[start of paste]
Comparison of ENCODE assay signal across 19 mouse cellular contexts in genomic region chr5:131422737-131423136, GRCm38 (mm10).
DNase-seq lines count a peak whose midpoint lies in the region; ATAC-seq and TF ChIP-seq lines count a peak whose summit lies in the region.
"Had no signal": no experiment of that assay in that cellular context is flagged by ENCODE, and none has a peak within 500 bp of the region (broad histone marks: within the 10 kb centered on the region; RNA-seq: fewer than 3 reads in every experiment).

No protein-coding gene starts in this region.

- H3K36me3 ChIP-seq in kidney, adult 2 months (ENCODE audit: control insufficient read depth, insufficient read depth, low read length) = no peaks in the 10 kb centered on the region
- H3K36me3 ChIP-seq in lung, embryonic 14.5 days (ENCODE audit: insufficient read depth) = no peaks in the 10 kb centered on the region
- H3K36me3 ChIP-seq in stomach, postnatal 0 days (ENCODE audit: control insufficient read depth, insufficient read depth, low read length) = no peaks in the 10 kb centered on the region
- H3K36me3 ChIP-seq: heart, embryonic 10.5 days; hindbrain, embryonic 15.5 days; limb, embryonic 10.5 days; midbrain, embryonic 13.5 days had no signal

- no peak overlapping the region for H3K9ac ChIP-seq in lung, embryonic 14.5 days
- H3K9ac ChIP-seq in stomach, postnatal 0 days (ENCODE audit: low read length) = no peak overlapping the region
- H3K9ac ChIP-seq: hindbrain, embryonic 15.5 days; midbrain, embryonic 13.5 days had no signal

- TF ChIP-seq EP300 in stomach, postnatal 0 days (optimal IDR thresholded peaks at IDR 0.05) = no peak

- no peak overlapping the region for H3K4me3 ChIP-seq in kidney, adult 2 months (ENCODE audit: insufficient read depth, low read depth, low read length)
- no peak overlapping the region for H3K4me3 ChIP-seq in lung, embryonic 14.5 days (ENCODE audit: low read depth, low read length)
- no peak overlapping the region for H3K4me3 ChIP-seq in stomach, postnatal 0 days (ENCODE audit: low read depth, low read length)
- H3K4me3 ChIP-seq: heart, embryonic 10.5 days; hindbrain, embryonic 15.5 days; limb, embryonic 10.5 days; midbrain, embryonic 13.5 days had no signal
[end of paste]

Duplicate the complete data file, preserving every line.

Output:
Comparison of ENCODE assay signal across 19 mouse cellular contexts in genomic region chr5:131422737-131423136, GRCm38 (mm10).
DNase-seq lines count a peak whose midpoint lies in the region; ATAC-seq and TF ChIP-seq lines count a peak whose summit lies in the region.
"Had no signal": no experiment of that assay in that cellular context is flagged by ENCODE, and none has a peak within 500 bp of the region (broad histone marks: within the 10 kb centered on the region; RNA-seq: fewer than 3 reads in every experiment).

No protein-coding gene starts in this region.

- H3K36me3 ChIP-seq in kidney, adult 2 months (ENCODE audit: control insufficient read depth, insufficient read depth, low read length) = no peaks in the 10 kb centered on the region
- H3K36me3 ChIP-seq in lung, embryonic 14.5 days (ENCODE audit: insufficient read depth) = no peaks in the 10 kb centered on the region
- H3K36me3 ChIP-seq in stomach, postnatal 0 days (ENCODE audit: control insufficient read depth, insufficient read depth, low read length) = no peaks in the 10 kb centered on the region
- H3K36me3 ChIP-seq: heart, embryonic 10.5 days; hindbrain, embryonic 15.5 days; limb, embryonic 10.5 days; midbrain, embryonic 13.5 days had no signal

- no peak overlapping the region for H3K9ac ChIP-seq in lung, embryonic 14.5 days
- H3K9ac ChIP-seq in stomach, postnatal 0 days (ENCODE audit: low read length) = no peak overlapping the region
- H3K9ac ChIP-seq: hindbrain, embryonic 15.5 days; midbrain, embryonic 13.5 days had no signal

- TF ChIP-seq EP300 in stomach, postnatal 0 days (optimal IDR thresholded peaks at IDR 0.05) = no peak

- no peak overlapping the region for H3K4me3 ChIP-seq in kidney, adult 2 months (ENCODE audit: insufficient read depth, low read depth, low read length)
- no peak overlapping the region for H3K4me3 ChIP-seq in lung, embryonic 14.5 days (ENCODE audit: low read depth, low read length)
- no peak overlapping the region for H3K4me3 ChIP-seq in stomach, postnatal 0 days (ENCODE audit: low read depth, low read length)
- H3K4me3 ChIP-seq: heart, embryonic 10.5 days; hindbrain, embryonic 15.5 days; limb, embryonic 10.5 days; midbrain, embryonic 13.5 days had no signal